Image Processing Reference
their individual specialty. Some of them are proprietary and others are based on open stan-
dards. All of these are important things to consider when selecting a codec for your project.
In the context of your video arriving at some destination, Chapters 26 to 28 talk about the
client players for which you are creating your content. Using open standards helps to reach a
wider audience. Beware of situations where a specific player is mandated. This is either
because you have chosen a proprietary codec or because the open standard is not supported
correctly. That may be accidental or purposeful. Companies that manufacture encoders and
players will sometimes advertise that they support an open standard but then deliver it inside
a proprietary container. We will look at some of the pros and cons of the available players.
Learning to Fly on Your Own
By now, you may be eager to start experimenting with your own encoding. Maybe you just
took a job that involves building a compression system and that seems a bit daunting. Or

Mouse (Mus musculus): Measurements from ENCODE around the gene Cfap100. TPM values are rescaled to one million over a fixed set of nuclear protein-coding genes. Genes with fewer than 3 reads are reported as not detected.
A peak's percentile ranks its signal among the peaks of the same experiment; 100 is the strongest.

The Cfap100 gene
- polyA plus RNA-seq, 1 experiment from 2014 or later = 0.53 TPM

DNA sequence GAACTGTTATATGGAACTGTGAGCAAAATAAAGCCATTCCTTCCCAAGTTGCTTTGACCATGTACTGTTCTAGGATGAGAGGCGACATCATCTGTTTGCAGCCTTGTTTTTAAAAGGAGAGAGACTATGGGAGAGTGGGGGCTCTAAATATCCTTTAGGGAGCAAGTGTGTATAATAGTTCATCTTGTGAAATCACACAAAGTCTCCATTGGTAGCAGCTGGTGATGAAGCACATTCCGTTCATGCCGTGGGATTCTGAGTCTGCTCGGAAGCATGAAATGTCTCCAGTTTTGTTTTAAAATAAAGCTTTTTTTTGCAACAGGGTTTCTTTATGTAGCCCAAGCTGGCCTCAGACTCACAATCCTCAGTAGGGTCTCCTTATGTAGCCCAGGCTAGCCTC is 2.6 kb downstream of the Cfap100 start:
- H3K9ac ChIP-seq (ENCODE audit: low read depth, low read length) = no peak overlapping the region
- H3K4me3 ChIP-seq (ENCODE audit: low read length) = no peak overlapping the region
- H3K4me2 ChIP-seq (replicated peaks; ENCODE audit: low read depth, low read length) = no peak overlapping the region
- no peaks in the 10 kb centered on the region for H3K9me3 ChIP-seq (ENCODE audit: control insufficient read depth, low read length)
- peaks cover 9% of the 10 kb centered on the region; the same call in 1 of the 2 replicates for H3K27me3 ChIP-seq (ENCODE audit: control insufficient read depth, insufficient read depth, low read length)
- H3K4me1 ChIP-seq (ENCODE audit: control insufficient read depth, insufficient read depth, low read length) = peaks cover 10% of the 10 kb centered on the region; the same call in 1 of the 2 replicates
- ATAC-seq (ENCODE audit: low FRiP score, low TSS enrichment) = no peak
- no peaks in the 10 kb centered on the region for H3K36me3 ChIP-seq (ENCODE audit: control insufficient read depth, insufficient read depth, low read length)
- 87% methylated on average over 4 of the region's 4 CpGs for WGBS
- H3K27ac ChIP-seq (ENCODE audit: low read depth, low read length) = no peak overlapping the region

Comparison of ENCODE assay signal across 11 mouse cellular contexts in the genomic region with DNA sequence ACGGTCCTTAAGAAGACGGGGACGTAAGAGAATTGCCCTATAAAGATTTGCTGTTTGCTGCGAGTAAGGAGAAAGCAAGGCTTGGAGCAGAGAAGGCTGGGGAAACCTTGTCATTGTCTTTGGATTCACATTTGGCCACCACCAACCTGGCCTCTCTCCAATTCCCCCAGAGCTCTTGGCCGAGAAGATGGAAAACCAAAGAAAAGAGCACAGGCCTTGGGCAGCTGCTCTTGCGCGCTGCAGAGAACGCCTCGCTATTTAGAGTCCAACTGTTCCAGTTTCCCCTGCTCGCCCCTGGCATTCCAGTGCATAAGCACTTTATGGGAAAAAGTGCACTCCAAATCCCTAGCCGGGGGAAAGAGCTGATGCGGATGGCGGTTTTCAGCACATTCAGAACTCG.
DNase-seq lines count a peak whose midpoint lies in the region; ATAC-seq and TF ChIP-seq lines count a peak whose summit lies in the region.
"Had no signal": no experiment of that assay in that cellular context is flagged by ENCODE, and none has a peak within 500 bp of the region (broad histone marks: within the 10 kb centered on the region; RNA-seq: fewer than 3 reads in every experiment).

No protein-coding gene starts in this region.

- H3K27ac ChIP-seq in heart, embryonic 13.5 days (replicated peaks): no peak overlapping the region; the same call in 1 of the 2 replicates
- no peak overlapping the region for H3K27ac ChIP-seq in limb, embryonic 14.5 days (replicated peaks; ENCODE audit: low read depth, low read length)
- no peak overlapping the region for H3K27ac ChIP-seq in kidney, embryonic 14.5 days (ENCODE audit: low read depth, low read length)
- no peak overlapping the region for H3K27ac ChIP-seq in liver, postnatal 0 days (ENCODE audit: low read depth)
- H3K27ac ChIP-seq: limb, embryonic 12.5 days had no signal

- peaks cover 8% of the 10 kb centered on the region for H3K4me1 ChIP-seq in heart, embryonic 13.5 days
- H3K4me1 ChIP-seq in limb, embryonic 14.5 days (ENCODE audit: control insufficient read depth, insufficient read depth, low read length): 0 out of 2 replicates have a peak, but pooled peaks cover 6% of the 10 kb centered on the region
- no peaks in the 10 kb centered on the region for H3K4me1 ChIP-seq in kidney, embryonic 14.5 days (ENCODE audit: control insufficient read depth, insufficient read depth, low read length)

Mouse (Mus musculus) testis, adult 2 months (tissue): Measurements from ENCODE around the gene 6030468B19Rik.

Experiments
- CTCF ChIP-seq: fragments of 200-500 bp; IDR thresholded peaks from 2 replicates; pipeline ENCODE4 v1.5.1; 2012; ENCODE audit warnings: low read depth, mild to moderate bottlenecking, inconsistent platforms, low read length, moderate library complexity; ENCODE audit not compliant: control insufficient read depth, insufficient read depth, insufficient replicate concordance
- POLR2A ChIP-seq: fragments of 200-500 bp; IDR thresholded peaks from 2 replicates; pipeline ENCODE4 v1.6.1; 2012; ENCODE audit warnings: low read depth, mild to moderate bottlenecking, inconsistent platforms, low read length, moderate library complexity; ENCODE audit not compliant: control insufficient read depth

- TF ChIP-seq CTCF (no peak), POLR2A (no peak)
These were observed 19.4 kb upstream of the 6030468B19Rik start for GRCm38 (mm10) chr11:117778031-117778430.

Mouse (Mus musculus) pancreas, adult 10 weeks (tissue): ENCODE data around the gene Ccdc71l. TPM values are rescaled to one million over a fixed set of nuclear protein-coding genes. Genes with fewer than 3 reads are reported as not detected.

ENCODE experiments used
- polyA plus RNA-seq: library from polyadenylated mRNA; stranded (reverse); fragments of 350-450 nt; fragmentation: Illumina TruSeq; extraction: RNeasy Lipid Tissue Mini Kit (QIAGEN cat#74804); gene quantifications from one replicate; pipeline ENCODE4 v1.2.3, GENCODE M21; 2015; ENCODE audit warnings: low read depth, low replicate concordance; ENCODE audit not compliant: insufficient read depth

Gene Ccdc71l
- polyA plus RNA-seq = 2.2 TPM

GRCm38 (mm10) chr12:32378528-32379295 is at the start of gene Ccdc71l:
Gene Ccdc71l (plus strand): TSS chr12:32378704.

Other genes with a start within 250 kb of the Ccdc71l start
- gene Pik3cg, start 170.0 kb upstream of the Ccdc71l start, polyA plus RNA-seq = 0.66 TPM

maybe you have some experience of using these systems and want to try out some alternatives.
Either way, Chapter 29 will help you set up your own encoding system. Along the way, we
examine the implications for small systems and how they scale up to commercial enterprises.
This should be valuable whether you're setting up large- or small-scale encoding systems.
Circuits and Bumps
We built the hardware in Chapter 29. In Chapter 30, we add the software to it. This is a lot
easier to do, now that open standards provide applications with interoperability. Whilst
you can still purchase all your support from a single manufacturer, it is wise to choose the
best product for each part of the process, even if different manufacturers make them.
Standards provide a compliance checkpoint that allows you to give evidence that some
corrective work needs to be done to an application. If you have some problematic content,
then standards-compliance tools can help you to isolate the problem so that you can feed
some informative comments back to the codec manufacturer. An integration problem can
be due to noncompliant export from a tool, or import mechanisms in the next workflow
stage that are incorrectly implemented.
Hitting Some Turbulence on the Way
In Chapter 31, we begin to discuss how to cope with the difficult areas in video compres-
sion. You are likely to hit a few bumps along the way as you try your hand at video
compression. These will manifest themselves in a particularly difficult-to-encode video